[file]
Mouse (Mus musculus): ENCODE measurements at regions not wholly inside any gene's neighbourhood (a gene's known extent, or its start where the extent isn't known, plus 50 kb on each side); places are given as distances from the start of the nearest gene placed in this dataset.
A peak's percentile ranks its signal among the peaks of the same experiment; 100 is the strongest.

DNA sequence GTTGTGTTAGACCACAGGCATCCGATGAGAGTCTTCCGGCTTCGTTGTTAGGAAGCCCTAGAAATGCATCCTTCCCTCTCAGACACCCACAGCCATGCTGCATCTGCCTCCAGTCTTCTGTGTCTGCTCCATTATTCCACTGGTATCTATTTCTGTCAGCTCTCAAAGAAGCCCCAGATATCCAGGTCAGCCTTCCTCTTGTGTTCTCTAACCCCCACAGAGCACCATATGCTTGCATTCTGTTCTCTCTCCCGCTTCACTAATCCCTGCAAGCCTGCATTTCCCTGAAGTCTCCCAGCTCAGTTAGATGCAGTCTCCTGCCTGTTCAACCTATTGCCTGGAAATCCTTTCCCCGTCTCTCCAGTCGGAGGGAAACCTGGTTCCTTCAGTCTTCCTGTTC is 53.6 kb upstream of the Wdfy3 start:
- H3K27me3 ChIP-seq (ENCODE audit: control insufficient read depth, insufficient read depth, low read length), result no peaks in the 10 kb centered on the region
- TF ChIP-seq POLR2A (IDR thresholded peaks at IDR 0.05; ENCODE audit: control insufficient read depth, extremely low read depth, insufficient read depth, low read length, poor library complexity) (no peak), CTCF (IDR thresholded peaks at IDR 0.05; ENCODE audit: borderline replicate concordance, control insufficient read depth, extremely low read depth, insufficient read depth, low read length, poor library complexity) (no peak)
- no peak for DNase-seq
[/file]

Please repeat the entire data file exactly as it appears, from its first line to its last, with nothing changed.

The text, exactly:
Mouse (Mus musculus): ENCODE measurements at regions not wholly inside any gene's neighbourhood (a gene's known extent, or its start where the extent isn't known, plus 50 kb on each side); places are given as distances from the start of the nearest gene placed in this dataset.
A peak's percentile ranks its signal among the peaks of the same experiment; 100 is the strongest.

DNA sequence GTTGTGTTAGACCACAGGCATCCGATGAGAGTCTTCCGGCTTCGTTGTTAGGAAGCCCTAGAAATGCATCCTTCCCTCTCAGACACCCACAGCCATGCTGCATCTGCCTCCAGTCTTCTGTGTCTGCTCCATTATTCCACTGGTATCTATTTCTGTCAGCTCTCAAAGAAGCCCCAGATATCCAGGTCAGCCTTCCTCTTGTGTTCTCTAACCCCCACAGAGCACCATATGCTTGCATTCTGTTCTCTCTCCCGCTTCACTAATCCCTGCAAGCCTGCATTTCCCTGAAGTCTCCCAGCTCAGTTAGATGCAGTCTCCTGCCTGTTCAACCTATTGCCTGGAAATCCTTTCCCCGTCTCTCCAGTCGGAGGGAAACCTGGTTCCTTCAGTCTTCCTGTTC is 53.6 kb upstream of the Wdfy3 start:
- H3K27me3 ChIP-seq (ENCODE audit: control insufficient read depth, insufficient read depth, low read length), result no peaks in the 10 kb centered on the region
- TF ChIP-seq POLR2A (IDR thresholded peaks at IDR 0.05; ENCODE audit: control insufficient read depth, extremely low read depth, insufficient read depth, low read length, poor library complexity) (no peak), CTCF (IDR thresholded peaks at IDR 0.05; ENCODE audit: borderline replicate concordance, control insufficient read depth, extremely low read depth, insufficient read depth, low read length, poor library complexity) (no peak)
- no peak for DNase-seq